Dr. Goessling (right) inspecting a gopher tortoise in one of the Pinellas County Schools videos.
During a recent trip to the park, the pair caught the attention of a fellow educator who asked permission to share their expertise with thousands of homebound grade-schoolers.
“I’ve never worked with high schoolers in an academic setting, though I have given lectures for the general public,” Goessling said. “This is fun. So often in lab work the questions are so far down the research path that we never ask the entry level questions young students do, like where gopher tortoises live, what they eat and how old they live to be.”
Goessling’s gopher tortoise work is being featured in several episodes of Life Science at a Social Distance, a Pinellas County Schools program to provide educational content to students at home due to COVID-19 pandemic school closures. Martyne LaDuke, the environmental education teacher at Boyd Hill who recruited the Goesslings, said there have been 12 episodes of the show so far, and the first gopher tortoise episode has already inspired a quiz for county fourth-graders.
“The collaboration came to be when the virus hit and the schools closed. The students were no longer able to attend our field trips, so my teaching partner and I had to figure out a way to continue the field trips virtually,” LaDuke explained. “They are posted every Wednesday both on WPDS TV14’s YouTube and Vimeo channels and shared with teachers throughout the school district internal website, the public PCSB website and social media platforms. In addition, they are shared with the educational television stations in Hillsborough, Polk, Manatee and Sarasota counties. They are also sent to the Pinellas County government and city of St. Petersburg television stations.”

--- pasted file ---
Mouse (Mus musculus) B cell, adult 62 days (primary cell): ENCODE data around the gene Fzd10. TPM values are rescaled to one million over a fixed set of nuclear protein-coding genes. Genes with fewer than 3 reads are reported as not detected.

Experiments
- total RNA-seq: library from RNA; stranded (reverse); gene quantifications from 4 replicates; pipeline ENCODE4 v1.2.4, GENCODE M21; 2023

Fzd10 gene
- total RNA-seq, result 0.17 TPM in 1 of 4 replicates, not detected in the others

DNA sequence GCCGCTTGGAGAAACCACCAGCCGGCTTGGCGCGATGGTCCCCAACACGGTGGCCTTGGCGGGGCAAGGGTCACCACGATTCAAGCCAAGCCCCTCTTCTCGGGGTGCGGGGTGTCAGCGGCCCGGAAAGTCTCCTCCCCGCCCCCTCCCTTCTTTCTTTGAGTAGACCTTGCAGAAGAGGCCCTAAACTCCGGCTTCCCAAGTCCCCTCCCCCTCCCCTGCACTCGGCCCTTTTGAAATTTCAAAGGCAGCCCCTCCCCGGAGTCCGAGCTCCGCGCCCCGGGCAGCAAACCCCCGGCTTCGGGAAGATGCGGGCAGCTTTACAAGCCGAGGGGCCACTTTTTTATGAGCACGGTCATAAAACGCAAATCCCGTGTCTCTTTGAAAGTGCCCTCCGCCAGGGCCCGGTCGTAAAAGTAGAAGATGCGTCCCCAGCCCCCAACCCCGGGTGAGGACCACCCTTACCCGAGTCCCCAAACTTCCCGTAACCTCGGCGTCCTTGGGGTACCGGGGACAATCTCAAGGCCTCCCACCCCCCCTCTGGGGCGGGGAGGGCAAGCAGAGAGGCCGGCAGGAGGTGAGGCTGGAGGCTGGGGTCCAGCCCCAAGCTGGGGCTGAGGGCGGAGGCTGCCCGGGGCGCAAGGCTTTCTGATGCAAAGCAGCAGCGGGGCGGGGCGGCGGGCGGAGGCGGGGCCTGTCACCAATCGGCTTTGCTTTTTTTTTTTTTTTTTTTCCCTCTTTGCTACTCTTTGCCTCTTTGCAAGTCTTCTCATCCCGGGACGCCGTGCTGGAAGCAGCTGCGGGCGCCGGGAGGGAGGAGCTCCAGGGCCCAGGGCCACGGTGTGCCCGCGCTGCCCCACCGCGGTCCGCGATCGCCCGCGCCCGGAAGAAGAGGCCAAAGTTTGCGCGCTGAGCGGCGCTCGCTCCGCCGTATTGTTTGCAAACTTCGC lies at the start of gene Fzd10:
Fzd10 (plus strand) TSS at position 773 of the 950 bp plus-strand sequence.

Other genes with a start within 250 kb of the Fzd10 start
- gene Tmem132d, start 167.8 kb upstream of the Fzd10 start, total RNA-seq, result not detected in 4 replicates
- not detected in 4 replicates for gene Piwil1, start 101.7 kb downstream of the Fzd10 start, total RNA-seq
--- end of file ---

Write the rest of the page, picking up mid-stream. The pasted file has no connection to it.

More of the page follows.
The first episode shows Jeff and Peyton Goessling explaining the features of a gopher tortoise and how Jeff’s research—surveying the park to track, trap, tag and release the animals—works.
This study can continue, though campus has closed, because its nature lends itself very well to social distancing measures. Jeff Goessling, who lives very near Boyd Hill, can spend several hours searching for tortoises in the park’s upland area without coming across anyone else. “Obviously, we don’t get as much done without students, but we’re able to go out two to three times a week to get data,” Goessling said.
Grant funding for this research requires a concluded study in Winter 2020. Goessling is eager for students to return in the fall to help him complete the great work they’ve started.
In the meantime, he’ll continue teaching his remote course Ecology, Evolution and Diversity as well as his remote Human Experience class, mentoring his students and searching for gopher tortoises in Boyd Hill.
LaDuke said future episodes of Life Science at a Social Distance will feature Goessling’s examination of a male gopher tortoise and footage from a camera inserted in the animal’s very important burrow. As a keystone species, gopher tortoises dig burrows that support hundreds of other animals that would not survive without the habitat.